They could be a disincentive to pharma companies developing drugs for rare diseases
National laws within the European Union (EU) that promote the off-label use of medicines are illegal under EU law and could disincentivise pharmaceutical companies from developing certain medicines, the European Federation of Pharmaceutical Industries and Associations (EFPIA) has claimed.
Faraz Kermani, EFPIA External Affairs Communications Manager warned that medicines used for off-label applications have not gone through the same quality control as approved drugs, such as rigorous testing and reviews by the European Medicines Agency (EMA) and the European Commission.
'So you’ve done all that work, put in all that investment in order to come out with an end product that you know has the quality, efficacy, and ultimately the safety to be used in that particular condition. Then someone comes along and says… ‘this drug seems to be doing the same thing’ – that’s not good enough,' he added.
Medicines used for off-label applications have not gone through the same quality control as approved drugs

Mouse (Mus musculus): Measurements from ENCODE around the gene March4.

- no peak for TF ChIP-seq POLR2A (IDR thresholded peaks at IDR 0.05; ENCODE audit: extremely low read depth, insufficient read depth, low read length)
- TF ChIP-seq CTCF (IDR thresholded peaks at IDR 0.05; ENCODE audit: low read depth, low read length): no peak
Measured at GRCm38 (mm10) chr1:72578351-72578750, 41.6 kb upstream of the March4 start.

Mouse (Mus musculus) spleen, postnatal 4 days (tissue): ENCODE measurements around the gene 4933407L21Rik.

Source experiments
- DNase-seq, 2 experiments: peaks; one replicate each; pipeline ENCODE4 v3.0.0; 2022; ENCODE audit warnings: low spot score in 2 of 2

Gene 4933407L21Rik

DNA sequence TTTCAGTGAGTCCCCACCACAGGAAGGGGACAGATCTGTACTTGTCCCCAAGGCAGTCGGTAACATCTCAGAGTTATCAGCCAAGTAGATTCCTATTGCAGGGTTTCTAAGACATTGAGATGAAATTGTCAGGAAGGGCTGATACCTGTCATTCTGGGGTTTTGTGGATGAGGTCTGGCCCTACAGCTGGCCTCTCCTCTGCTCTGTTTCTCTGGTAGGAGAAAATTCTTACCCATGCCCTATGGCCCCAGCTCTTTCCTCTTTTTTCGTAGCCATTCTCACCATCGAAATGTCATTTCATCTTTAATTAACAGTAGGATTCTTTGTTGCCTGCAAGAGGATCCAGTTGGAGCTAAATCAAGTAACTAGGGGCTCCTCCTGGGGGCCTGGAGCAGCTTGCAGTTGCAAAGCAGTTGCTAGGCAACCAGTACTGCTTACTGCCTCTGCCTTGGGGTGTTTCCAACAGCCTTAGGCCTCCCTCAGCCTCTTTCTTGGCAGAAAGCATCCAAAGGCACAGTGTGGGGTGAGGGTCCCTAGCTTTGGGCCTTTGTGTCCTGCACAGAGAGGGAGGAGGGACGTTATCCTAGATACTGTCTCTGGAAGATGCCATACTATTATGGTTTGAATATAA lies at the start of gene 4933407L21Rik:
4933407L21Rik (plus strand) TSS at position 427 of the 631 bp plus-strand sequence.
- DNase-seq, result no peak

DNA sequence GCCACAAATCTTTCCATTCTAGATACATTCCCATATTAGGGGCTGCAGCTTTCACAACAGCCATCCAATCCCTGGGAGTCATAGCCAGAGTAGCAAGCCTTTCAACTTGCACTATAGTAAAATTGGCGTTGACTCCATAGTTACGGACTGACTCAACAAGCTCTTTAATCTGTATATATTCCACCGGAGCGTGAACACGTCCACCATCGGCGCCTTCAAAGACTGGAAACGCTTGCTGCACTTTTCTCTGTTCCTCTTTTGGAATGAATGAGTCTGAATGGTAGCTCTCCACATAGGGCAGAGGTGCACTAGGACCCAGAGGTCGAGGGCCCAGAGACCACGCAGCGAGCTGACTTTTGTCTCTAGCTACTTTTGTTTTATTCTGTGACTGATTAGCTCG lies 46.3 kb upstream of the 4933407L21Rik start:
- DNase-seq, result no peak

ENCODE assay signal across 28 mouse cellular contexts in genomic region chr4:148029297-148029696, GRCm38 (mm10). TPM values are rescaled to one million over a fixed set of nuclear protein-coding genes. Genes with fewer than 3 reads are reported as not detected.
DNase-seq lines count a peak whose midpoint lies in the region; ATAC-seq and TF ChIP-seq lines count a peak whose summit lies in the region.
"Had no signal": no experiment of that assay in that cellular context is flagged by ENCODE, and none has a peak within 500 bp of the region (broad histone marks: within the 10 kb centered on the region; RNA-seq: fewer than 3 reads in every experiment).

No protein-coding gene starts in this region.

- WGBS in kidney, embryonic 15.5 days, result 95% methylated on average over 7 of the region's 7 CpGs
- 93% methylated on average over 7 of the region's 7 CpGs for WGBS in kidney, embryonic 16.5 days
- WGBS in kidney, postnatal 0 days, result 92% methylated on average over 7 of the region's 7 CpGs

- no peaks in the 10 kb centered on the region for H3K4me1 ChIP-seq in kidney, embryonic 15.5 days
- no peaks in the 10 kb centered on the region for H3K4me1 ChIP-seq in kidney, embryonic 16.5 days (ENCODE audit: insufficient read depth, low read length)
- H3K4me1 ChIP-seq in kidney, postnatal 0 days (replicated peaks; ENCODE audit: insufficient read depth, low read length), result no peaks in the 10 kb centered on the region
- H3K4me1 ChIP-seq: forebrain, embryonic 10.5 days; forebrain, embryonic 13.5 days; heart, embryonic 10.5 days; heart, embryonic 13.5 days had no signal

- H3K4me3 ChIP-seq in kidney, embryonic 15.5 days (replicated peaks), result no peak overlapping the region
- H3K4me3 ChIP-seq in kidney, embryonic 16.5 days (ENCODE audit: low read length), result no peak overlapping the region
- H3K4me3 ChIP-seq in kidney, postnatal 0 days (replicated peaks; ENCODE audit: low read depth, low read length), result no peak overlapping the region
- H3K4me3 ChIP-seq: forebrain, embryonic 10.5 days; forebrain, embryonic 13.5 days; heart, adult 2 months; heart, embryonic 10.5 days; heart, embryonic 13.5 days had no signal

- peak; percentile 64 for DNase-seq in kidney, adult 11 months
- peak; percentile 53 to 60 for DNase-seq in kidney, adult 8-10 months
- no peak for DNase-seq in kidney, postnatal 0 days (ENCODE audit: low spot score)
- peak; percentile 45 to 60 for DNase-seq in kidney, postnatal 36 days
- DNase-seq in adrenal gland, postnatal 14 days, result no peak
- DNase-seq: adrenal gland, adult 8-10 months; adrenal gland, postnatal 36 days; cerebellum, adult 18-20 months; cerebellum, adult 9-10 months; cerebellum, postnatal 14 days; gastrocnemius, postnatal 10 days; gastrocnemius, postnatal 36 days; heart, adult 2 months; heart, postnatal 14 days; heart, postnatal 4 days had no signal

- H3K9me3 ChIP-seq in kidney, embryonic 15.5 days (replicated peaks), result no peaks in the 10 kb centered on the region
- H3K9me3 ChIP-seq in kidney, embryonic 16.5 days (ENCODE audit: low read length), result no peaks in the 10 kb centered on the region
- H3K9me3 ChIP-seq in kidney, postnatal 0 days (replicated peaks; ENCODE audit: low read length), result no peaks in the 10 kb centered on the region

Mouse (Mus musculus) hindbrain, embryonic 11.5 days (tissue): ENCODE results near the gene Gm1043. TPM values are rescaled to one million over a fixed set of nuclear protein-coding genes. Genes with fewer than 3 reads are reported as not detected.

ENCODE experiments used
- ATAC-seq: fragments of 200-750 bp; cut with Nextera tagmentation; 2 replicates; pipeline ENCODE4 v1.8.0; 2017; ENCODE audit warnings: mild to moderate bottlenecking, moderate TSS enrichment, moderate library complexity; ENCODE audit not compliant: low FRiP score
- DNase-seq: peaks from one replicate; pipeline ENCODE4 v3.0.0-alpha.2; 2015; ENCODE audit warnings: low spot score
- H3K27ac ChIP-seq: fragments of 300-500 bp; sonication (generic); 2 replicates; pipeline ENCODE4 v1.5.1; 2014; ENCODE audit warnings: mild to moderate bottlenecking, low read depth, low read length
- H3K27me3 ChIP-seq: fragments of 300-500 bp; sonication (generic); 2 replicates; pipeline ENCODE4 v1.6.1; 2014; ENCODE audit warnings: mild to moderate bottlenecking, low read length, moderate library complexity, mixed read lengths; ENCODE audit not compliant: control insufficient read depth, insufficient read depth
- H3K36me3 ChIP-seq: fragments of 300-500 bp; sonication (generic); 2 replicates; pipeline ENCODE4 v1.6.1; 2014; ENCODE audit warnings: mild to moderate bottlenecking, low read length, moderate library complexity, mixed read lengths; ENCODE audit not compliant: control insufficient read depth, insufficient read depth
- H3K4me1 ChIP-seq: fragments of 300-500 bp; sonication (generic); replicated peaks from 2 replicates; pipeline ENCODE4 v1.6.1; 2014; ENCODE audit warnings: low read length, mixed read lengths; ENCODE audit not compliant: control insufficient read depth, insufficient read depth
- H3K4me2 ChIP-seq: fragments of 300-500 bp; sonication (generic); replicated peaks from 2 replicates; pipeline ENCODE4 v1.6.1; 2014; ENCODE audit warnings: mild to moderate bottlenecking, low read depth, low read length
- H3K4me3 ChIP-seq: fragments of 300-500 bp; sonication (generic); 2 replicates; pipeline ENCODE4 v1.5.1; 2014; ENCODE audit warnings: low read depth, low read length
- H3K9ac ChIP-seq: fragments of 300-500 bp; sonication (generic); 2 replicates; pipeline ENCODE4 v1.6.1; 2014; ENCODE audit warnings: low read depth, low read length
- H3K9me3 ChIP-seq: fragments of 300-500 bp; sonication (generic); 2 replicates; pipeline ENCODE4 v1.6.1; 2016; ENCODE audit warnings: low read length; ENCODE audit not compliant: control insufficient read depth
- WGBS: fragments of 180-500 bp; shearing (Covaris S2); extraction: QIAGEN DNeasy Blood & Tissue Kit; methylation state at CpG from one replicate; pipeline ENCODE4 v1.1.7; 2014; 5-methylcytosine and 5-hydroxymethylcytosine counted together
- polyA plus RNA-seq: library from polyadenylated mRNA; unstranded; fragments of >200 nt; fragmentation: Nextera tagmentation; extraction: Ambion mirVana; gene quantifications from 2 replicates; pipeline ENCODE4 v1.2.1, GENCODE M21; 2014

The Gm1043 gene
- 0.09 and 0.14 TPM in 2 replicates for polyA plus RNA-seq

The EFPIA, the European Confederation of Pharmaceutical Entrepreneurs (EUCOPE) and the European Association for Bioindustries (EuropaBio) filed a complaint on 31 August against a French law allowing the country’s medicines regulator (ANSM – Agence Nationale de Sécurité du Médicament et des Produits de Santé) to issue a temporary authorisation for a medicine to be used for an unapproved purpose for economic reasons, even if there is an authorised alternative treatment. The ANSM did not respond to requests for comment.
This follows another complaint filed on 28 January by the organisations to the Commission against a similar Italian law.
Kermani added that off-label use could jeopardise patient safety, disincentivise companies particularly from developing orphan drugs (for rare medical conditions), and could lead to confusion over which party is held legally responsible for the off-label use.
He argued that the new French and Italian laws were particularly aimed at allowing the use of Avastin – a cancer drug – for macular degeneration (wet AMD), although the more expensive Lucentis is approved for that use.
The EFPIA and its partners are awaiting a response from the European Commission.